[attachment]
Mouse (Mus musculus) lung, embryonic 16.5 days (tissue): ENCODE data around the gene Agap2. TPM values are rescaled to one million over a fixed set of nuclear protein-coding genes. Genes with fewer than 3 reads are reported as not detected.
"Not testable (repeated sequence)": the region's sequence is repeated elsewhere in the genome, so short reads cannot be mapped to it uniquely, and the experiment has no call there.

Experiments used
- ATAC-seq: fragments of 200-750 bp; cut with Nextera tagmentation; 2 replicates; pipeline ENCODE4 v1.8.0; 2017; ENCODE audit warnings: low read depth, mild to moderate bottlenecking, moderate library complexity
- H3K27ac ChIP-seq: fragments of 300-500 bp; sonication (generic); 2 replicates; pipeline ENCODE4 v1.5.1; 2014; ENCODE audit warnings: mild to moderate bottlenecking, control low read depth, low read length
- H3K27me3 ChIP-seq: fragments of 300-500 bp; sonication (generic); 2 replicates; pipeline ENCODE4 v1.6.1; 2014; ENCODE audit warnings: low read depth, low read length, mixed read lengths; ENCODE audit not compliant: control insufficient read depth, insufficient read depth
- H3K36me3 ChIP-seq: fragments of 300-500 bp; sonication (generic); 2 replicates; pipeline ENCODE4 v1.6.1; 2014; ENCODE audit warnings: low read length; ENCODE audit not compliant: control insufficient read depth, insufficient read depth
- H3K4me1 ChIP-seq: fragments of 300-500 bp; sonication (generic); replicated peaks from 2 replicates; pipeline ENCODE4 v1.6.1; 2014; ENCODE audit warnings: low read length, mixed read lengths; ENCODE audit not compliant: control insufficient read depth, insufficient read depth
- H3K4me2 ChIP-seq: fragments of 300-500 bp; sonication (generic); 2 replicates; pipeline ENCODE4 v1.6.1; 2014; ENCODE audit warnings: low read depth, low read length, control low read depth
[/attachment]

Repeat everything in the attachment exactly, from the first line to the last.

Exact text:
Mouse (Mus musculus) lung, embryonic 16.5 days (tissue): ENCODE data around the gene Agap2. TPM values are rescaled to one million over a fixed set of nuclear protein-coding genes. Genes with fewer than 3 reads are reported as not detected.
"Not testable (repeated sequence)": the region's sequence is repeated elsewhere in the genome, so short reads cannot be mapped to it uniquely, and the experiment has no call there.

Experiments used
- ATAC-seq: fragments of 200-750 bp; cut with Nextera tagmentation; 2 replicates; pipeline ENCODE4 v1.8.0; 2017; ENCODE audit warnings: low read depth, mild to moderate bottlenecking, moderate library complexity
- H3K27ac ChIP-seq: fragments of 300-500 bp; sonication (generic); 2 replicates; pipeline ENCODE4 v1.5.1; 2014; ENCODE audit warnings: mild to moderate bottlenecking, control low read depth, low read length
- H3K27me3 ChIP-seq: fragments of 300-500 bp; sonication (generic); 2 replicates; pipeline ENCODE4 v1.6.1; 2014; ENCODE audit warnings: low read depth, low read length, mixed read lengths; ENCODE audit not compliant: control insufficient read depth, insufficient read depth
- H3K36me3 ChIP-seq: fragments of 300-500 bp; sonication (generic); 2 replicates; pipeline ENCODE4 v1.6.1; 2014; ENCODE audit warnings: low read length; ENCODE audit not compliant: control insufficient read depth, insufficient read depth
- H3K4me1 ChIP-seq: fragments of 300-500 bp; sonication (generic); replicated peaks from 2 replicates; pipeline ENCODE4 v1.6.1; 2014; ENCODE audit warnings: low read length, mixed read lengths; ENCODE audit not compliant: control insufficient read depth, insufficient read depth
- H3K4me2 ChIP-seq: fragments of 300-500 bp; sonication (generic); 2 replicates; pipeline ENCODE4 v1.6.1; 2014; ENCODE audit warnings: low read depth, low read length, control low read depth